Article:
Exotic and epic, The Legend of Suriyothai
brings to life events that occurred in 16th-century Thailand. The movie must certainly seem far less exotic in its native land, where Queen Suriyothai’s sacrifices for her country are the stuff of popular legend. Yet The Legend of Suriyothai
was commissioned and underwritten by Thailand’s currently reigning royal family as a tool for teaching modern schoolchildren about their national history – indicating that even in Thailand Suriyothai’s fame is fading fast. Originally running nearly five hours, the film broke all Thai box-office records when it was commercially released in a truncated version that ran three hours and 10 minutes. Under the supervision of Francis Ford Coppola (whose name appears above the title as the film’s U.S. presenter), The Legend of Suriyothai
has been further trimmed for international release to a two-and-a-half-hour running time that ultimately makes its continuity a little jumpy despite the buttocks-friendly nip-and-tuck. Imagine Cecil B. DeMille directing a sumptuous golden-toned Far Eastern historical epic – with a cast of thousands and lots of elephants – and you’ll envision something along the lines of what director Chatri Chalerm Yukol (himself a prince and member of the royal family) has created in this film. The formality of the performances and the stateliness of the images echo an earlier era of filmmaking and storytelling. However, to Western eyes, all the little details and stunning opulence will be fascinating to glimpse. The story begins as the young Suriyothai, a willful but still childlike princess, is forced to choose between marrying the man she loves and the man who would provide the best political match. The kingdom of Aythatha (ancient Thailand) is threatened with imminent civil war following a long period of peace, and Suriyothai’s sacrifice of her personal happiness is the first of many she will make in her lifetime. The film delves into various palace intrigues in which kings and courtesans indulge in nasty power grabs and coups, most of which begin with the subject of sex. As a character, Suriyothai disappears for much of the film’s middle section, although it’s hard to tell whether that’s due to inept filmmaking or the massive edits the film has endured. And that’s the problem with The Legend of Suriyothai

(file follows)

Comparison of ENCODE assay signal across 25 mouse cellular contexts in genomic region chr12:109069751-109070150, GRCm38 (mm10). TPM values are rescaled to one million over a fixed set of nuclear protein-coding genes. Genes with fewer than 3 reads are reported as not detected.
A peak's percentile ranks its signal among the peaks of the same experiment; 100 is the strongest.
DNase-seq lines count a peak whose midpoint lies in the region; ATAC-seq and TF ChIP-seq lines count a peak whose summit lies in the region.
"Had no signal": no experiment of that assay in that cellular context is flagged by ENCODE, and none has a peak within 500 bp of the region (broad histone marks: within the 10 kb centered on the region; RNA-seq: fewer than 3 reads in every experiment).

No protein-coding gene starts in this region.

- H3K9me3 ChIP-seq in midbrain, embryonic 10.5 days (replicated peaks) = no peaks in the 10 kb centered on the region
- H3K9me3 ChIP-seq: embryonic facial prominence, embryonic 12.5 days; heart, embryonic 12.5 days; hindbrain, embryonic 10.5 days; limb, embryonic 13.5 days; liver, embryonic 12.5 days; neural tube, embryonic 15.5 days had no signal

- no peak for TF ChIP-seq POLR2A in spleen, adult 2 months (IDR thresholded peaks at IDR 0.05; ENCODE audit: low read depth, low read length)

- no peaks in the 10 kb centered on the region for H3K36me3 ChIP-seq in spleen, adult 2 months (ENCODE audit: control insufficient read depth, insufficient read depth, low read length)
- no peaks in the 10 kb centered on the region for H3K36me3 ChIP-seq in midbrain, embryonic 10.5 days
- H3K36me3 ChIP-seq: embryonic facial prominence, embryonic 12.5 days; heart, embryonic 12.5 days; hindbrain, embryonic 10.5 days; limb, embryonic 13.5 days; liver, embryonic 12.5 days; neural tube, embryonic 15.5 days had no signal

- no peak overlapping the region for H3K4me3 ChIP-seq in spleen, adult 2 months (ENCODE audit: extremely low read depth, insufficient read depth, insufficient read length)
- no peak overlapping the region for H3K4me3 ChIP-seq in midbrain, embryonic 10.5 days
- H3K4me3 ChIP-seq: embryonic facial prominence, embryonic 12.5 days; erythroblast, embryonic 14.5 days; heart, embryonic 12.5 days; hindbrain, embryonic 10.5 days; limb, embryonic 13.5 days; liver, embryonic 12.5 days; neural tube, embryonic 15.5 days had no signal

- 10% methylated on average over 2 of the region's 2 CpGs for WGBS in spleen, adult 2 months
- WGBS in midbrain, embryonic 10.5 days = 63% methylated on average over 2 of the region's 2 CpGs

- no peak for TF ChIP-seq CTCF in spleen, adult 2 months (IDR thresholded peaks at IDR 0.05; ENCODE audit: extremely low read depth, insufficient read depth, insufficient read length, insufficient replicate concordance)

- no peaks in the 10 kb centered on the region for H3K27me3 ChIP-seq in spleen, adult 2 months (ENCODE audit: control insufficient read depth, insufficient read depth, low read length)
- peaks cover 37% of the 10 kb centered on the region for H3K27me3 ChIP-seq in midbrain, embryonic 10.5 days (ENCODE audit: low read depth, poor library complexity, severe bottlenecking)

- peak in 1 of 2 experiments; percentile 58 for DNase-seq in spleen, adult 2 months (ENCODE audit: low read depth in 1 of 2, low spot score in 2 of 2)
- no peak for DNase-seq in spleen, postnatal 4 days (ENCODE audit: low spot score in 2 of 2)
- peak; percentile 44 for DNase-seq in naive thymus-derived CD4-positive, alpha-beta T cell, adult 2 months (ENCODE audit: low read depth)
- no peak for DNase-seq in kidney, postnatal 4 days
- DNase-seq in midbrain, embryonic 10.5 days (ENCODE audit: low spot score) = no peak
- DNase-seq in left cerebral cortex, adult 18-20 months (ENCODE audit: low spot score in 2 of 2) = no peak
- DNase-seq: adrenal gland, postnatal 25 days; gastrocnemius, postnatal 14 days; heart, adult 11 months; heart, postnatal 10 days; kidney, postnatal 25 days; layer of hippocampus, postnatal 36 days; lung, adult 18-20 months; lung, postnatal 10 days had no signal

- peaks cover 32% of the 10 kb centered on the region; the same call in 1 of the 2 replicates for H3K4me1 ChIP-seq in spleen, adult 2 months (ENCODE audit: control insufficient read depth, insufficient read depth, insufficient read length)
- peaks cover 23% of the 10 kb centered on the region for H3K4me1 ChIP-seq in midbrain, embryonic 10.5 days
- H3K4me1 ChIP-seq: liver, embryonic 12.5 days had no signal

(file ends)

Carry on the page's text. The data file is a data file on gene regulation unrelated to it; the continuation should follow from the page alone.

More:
as a whole: It’s a shell of its former self. Although the story and imagery are absorbing to watch, the details of the plot are sometimes hard to follow and fully digest. But enough of it survives to make this extravagant production a delightful experience for Westerners to watch.